I’m proud to say I haven't yet encountered any challenges as a woman of color running a business. My community has been so supportive and have been extremely grateful. All the challenges I have faced until now have been in relation to entrepreneurship in general. However I do know that these challenges will present themselves if I ever need to seek funding / venture capital as many women in business do. This will be something I will need to tackle for my upcoming biz idea… :)

What has been your biggest learning lesson? Share a failure that stuck with you and taught you a lesson you’ll never forget. How did this impact you and business?

Paying for PR lol! I was approached by a large Beverly Hills PR agency who wanted to represent glōu. I was easily convinced and got carried away by the glitz and glamor and decided to trial it out for 3 months (their minimum retainer). The results were just ok. We got a couple of celebrity hits (but also sent out hundreds of samples). Not only did I lose money but wasted time on the wrong audience. That’s when I realize this is not the game I wanna play. I want my customers to love our story, sustainable high quality clothing and the message behind glōu. I stopped PR in Oct of 2020 and ironically my business has been getting better organic press  ever since haha. Just last month glōu was mention in goop in their monthly recommendations...was definitely a “pinch me” moment.

Lesson: don’t pay for PR until you a) are more established, b) have an extra $$$$K lying around. 

We love tips, tricks and any additional nuggets of career advice you can share: How do you stay motivated? What does your daily routine look like? Etc. 

So, shameless plug, but I really do rely on my Brand Plan: a business journal for creative we just launched. It keeps me organized and focused on tasks at hand (especially since I juggle both gloōu and work!). It’s undated so I can start at any month and I like to physically write down my goals, finances, to do’s for that month. 

I love my mornings and this is usually my high-productivity time. After I wake up, the first thing I do is my breathing exercises. Then make a cup of coffee / breakfast an catch up on glōu emails / orders. I usually have a quick chat with my factory if we have any new orders or updates. Then start my full-time job around 9ish. At lunch-time I check into glōu and see if I need to do anything or run any errands (i.e. shipping etc) or meet some friends for lunch. Then I continue on working for my full-time gig until around 7. I then exercise (either yoga, dance, go for a jog or jump on my mini trampoline haha), make dinner while catching up on podcasts. My husband and I eat  usually watch a couple of episodes of a show. After dinner I used to get back into work, but these days I’ve decided to not do that (unless it’s super important). This is the time I usually put on a candle and either sketch, draw or listen to a podcast on the couch to unwind. When we have foster pups (something we have been doing regularly) this is usually play time / nap time haha. I try to go to bed between 11:30-12pm. Everyday is so different though - but this is basically how it goes :)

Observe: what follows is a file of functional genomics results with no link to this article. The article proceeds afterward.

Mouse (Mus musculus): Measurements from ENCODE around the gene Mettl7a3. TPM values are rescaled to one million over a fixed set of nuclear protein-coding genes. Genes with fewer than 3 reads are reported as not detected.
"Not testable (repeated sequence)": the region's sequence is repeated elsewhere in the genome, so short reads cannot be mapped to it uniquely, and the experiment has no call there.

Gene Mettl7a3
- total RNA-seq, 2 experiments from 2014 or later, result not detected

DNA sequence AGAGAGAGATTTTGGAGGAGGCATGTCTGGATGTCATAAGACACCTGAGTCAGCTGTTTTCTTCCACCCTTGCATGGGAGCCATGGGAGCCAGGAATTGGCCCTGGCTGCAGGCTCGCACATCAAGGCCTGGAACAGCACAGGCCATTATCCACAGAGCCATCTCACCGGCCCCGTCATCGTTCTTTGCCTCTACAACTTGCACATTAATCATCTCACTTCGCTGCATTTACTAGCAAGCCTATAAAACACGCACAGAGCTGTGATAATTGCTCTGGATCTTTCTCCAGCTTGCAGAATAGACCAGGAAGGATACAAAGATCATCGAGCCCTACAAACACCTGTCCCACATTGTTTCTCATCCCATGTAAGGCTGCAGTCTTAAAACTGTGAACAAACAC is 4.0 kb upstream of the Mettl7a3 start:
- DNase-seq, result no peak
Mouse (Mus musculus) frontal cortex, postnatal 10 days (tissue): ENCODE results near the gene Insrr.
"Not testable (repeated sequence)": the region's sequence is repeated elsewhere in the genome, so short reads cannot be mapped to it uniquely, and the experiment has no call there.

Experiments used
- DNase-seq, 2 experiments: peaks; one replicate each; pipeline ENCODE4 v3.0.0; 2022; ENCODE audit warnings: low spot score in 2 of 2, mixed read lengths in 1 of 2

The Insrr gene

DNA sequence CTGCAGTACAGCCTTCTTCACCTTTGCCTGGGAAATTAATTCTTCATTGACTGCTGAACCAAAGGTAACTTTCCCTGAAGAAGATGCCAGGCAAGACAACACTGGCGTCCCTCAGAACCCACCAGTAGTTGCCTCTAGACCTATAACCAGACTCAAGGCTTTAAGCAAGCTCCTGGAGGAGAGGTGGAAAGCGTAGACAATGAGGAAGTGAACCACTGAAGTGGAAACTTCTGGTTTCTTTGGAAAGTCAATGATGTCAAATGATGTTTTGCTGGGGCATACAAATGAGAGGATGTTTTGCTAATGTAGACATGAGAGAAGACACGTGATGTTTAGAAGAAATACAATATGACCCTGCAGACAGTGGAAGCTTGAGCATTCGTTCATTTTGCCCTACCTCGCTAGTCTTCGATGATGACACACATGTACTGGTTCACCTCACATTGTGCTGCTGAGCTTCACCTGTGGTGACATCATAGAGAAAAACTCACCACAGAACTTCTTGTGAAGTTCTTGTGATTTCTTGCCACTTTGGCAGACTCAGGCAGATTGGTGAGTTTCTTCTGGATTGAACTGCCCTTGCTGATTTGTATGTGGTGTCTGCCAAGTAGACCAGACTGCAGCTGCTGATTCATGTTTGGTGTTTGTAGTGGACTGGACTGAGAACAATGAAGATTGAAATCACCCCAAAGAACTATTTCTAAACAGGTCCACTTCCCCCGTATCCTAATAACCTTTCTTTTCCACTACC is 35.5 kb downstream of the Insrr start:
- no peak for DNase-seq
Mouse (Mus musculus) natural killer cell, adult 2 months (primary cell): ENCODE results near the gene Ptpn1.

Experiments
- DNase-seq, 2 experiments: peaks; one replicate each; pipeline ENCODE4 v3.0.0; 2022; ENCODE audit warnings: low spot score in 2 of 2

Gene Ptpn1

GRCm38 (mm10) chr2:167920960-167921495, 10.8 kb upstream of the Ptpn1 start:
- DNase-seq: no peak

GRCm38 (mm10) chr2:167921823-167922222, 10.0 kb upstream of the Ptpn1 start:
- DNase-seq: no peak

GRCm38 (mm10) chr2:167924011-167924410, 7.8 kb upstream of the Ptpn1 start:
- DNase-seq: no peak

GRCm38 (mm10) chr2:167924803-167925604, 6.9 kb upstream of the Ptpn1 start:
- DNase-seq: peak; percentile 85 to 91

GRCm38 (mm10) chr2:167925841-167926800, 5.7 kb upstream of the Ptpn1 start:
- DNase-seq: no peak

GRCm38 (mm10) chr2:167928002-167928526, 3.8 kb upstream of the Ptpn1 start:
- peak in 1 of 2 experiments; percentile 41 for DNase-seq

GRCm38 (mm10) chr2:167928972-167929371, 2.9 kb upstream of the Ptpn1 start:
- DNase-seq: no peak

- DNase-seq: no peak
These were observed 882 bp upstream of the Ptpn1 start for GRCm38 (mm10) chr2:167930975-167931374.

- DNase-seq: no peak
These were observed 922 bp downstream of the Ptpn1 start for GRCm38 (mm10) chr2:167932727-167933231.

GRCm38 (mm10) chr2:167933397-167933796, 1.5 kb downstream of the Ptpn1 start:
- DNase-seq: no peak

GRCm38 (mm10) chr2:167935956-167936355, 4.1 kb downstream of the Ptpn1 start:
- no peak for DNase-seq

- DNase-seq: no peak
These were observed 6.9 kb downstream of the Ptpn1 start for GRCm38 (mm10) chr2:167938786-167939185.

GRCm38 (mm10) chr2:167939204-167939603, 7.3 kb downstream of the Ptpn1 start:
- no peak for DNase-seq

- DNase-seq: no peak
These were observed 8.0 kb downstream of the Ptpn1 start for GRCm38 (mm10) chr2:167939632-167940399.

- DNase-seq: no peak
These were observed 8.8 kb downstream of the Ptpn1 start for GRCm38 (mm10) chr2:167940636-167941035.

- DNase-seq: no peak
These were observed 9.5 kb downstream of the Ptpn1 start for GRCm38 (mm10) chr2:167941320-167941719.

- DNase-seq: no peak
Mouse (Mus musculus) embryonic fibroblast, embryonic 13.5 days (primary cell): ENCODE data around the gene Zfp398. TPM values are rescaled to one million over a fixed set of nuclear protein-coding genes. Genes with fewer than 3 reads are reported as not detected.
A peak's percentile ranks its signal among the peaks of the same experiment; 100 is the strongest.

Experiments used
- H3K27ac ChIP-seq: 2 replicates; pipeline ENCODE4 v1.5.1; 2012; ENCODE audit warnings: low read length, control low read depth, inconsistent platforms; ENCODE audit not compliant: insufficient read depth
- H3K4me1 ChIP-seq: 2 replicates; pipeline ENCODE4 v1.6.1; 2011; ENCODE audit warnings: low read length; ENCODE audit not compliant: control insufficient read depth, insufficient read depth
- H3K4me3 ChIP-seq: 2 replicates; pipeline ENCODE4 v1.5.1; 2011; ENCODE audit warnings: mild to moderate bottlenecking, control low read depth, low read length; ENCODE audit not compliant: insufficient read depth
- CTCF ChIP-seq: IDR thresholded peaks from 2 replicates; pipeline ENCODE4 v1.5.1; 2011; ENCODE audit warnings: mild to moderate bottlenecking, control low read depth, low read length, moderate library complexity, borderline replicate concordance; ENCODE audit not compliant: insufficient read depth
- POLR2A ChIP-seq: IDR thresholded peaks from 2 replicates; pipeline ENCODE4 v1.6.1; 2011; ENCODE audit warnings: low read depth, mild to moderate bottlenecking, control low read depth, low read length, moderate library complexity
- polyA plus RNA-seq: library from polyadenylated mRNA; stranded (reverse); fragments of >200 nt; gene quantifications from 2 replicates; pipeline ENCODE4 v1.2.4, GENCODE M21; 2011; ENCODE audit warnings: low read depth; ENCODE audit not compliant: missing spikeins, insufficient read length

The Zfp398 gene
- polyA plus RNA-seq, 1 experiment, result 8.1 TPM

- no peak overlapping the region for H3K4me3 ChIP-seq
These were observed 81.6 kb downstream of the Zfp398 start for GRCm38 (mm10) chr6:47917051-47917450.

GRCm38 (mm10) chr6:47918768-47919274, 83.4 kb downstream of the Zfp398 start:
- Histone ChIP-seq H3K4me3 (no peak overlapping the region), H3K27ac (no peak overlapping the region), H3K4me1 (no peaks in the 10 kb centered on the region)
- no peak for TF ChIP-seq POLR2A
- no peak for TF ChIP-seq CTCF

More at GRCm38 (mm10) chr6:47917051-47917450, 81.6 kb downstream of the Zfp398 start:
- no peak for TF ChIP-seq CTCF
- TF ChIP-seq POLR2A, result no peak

How does it feel to own your own business? What are the highs and lows?

I love it! I loved starting my animation studio and I loved starting glōu. To see something developed from an idea into a product that people are  paying cold hard cash for is the best feeling ever. The lows during the time I had to studio was always feeling burned out and hardly saving. The lows with glōu is really being seen and heard on social & marketing the brand in such a saturated market. 

I thought this was going to be it...but I'm already itching to start the next one :)

So many women have a difficult time talking about money? What’s your take? Is this a topic that comes easy for you or do you still struggle? If you struggle - what specifically gives you the most anxiety when it comes to talking about money? Explain.